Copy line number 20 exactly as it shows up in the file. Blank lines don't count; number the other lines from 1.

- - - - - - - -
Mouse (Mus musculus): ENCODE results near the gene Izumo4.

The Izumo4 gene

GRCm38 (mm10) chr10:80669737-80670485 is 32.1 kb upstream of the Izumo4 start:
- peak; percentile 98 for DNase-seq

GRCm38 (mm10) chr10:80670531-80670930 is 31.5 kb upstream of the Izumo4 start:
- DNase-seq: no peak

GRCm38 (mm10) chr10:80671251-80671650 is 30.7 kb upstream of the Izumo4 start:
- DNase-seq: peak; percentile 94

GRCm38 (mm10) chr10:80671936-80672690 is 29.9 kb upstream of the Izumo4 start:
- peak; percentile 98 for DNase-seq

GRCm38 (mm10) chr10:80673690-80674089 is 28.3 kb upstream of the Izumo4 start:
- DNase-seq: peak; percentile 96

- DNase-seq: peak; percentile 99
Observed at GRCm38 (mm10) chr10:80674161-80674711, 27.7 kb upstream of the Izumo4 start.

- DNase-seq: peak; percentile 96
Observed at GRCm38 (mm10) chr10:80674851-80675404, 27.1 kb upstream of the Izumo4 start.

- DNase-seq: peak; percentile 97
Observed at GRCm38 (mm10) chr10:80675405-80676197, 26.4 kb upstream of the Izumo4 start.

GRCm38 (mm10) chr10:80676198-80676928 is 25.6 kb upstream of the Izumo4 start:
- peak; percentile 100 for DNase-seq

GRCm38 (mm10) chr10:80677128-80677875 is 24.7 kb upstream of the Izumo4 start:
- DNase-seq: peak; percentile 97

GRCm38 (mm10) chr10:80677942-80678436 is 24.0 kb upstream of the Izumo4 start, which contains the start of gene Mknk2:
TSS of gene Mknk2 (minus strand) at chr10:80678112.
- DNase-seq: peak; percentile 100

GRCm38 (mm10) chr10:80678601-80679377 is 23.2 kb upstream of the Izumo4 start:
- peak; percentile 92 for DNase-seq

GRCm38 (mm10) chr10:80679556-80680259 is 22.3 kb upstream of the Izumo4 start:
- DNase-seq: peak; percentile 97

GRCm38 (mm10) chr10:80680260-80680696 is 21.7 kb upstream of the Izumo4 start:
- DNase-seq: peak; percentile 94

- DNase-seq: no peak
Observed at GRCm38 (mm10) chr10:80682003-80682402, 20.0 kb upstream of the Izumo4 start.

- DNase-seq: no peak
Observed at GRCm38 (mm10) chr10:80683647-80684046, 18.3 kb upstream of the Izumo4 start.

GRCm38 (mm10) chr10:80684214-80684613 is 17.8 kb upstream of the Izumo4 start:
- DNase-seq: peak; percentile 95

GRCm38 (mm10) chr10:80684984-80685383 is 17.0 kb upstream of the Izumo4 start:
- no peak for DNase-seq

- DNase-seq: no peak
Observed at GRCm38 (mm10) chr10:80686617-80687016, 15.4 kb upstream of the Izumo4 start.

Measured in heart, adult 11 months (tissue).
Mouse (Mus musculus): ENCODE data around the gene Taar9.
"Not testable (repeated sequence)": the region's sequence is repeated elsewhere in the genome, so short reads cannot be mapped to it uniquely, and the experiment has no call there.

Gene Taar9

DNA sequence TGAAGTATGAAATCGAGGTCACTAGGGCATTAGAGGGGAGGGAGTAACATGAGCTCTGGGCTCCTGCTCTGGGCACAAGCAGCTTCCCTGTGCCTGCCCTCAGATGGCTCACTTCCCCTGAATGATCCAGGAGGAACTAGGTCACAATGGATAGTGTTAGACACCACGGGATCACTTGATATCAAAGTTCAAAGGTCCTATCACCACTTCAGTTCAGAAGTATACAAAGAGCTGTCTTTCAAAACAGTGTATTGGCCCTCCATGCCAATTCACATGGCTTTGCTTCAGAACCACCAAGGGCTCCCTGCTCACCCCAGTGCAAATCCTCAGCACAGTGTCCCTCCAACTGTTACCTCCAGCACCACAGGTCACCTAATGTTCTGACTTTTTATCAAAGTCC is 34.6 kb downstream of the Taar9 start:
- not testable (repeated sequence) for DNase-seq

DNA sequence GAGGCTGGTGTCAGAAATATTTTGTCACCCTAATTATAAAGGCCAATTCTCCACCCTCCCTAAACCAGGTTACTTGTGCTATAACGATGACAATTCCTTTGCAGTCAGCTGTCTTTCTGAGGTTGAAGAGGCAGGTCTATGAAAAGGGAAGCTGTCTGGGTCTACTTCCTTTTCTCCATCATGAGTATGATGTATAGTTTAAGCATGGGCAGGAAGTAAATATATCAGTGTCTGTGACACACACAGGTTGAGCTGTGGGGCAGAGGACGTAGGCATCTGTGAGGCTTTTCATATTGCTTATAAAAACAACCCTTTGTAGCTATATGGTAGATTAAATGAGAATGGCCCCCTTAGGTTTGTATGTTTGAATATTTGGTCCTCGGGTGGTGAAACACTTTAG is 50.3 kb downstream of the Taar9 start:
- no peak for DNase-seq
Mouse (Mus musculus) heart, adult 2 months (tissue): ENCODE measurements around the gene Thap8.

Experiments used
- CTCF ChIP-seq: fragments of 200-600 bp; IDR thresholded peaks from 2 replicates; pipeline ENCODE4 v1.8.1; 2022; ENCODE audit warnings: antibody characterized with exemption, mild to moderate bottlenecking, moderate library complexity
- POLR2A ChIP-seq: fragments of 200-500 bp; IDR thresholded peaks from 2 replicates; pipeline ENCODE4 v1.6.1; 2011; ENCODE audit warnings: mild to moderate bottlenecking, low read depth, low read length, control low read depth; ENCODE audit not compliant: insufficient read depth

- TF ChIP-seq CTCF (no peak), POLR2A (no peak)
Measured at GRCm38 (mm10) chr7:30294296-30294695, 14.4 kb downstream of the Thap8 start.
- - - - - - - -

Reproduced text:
- peak; percentile 100 for DNase-seq